Fragrant Fritillary (Fritillaria liliacea)

Fritillaries belong to the lily family (Liliaceae), along with agaves, onions (Allium), goldenstar (Bloomeria), Brodiaea, Calochortus, blue dicks (Dichelostemma), fawn lily (Erythronium), true lilies (Lilium), Muilla, Scoliopus, false Solomon\’s seal (Smilacina), Trillium, Triteleia, Yucca, and death camas (Zigadenus), among many others. Worldwide, the family includes 4,600 species in 300 genera. California supports 220 native species in 33 genera, along with another 11 nonnative species and six nonnative genera.

Like orchids, lilies tend to inspire awe when encountered in the wild. Their dramatic shapes, frequently brightly colored flowers, and short flowering period lend to our sense that we have indeed witnessed a rare treat when we happen upon them. In fact, many lilies are rare. The California Native Plant Society\’s Inventory of Rare and Endangered Vascular Plants of California lists 101 taxa as warranting some level of protection. Eight taxa are listed or proposed for listing as endangered or threatened under the Federal Endangered Species Act and another eight are listed under the California Endangered Species Act.

Fritillaries are a shy and delicate group of perennials, producing flowers with no consistency whatsoever. Eighteen species have been recorded in California, all native. Some 100 species are known from the temperate zones of the Northern Hemisphere. Plants produce bulbs that develop short stems with alternate (or whorled), sessile, linear to ovate leaves along their length. Flowers are typically bell- or cup-shaped and nod on the ends of pedicels. Fritillaries are closely related to the Old World genus Tulipa, the tulips. The name is derived from the Latin fritillus, meaning a dice box or checkerboard, alluding to the checkered markings frequently found on the petals.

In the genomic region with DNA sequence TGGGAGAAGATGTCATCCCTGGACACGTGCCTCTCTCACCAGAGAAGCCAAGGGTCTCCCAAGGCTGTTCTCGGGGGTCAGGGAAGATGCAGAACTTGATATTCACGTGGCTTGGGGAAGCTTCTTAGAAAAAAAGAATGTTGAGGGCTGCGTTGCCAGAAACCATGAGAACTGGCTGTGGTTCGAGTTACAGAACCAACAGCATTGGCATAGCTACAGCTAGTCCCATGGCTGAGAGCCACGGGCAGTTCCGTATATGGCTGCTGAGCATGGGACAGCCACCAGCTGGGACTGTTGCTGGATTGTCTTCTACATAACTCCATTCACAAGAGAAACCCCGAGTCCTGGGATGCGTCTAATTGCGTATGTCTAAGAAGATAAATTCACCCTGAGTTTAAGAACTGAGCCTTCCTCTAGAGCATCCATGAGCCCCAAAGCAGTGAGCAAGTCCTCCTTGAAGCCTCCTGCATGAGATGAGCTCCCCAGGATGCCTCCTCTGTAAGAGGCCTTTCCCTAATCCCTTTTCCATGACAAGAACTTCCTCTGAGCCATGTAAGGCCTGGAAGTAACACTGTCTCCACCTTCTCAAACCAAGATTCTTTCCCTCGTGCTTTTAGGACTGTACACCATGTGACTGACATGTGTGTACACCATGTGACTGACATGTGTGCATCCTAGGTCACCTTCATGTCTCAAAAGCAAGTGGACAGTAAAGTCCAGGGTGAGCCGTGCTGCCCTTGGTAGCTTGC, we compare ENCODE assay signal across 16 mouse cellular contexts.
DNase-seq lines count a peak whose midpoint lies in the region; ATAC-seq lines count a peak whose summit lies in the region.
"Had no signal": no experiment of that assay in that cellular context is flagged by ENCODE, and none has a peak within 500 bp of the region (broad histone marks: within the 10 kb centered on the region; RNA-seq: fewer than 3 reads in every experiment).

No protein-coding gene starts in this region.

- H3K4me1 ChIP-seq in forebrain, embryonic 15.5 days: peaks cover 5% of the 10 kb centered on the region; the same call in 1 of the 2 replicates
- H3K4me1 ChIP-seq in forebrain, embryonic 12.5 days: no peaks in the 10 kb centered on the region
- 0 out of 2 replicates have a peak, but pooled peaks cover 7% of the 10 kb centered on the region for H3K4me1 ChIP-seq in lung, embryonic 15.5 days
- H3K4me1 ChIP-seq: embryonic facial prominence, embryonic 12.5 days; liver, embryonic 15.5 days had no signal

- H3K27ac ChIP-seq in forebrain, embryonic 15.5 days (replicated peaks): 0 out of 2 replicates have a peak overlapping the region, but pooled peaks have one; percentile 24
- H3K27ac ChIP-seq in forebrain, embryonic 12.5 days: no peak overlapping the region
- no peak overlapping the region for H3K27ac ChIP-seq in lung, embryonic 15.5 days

Fragrant fritillary is a low-growing herb, whose single, erect, 15-inch stems bear two to 20 alternate, linear to ovate leaves one-and-a-half to five inches long. White flowers with greenish stripes, about one-and-a-half inches across, nodding, sometimes sweet smelling, appear between February and April. Fritillaria liliacea occurs in heavy soils on open hillsides near the coast in coastal prairie, coastal bluff scrub, and coastal scrub habitats. It has been recorded from Alameda, Contra Costa, Monterey, Marin, San Benito, Santa Clara, San Francisco, San Mateo, Solano and Sonoma counties. A healthy population persists in Marin County near Nicasio Reservoir, but such small isolated occurrences are always at risk of cataclysmic disturbances, whether human or natural. Historically, fragrant fritillary was recorded in San Francisco from Bernal Heights (1890), Potrero Hills (1895), and Twin Peaks (1892). A reintroduction attempt on Bernal Heights produced a flowering individual in 1997 but no viable population has been reestablished to date.

Fragrant fritillary currently has no formal state or federal status as a protected species. It is on the CNPS List 1B: 1-2-3, a code which indicates that it is rare, threatened, or endangered in California; rare but found in sufficient numbers and distributed widely enough that the potential for extinction is low at this time; endangered in a portion of its range; and endemic to California. Under the California Environmental Quality Act (CEQA), impacts to the species would be considered a significant adverse effect on the environment and must be addressed in environmental documentation.

Two of the challenges facing conservationists are that fritillaries don\’t flower every year and their blooming period can be exceedingly short. In addition, the stems appear to be readily browsed by deer, rabbits, and cattle. The California Department of Fish and Game guidelines for evaluating impacts to rare plants require focused botanical surveys during each season in which all target species would be recognizable, but multi-year surveys are not typically performed. The likelihood of finding a fritillary in any given year is, at best, hit or miss. So, next year, start your flower searches a little early and see if you can\’t add a new one to your “life list.” But if you should find this jewel, be certain to provide us with an accurate description of its location and population size.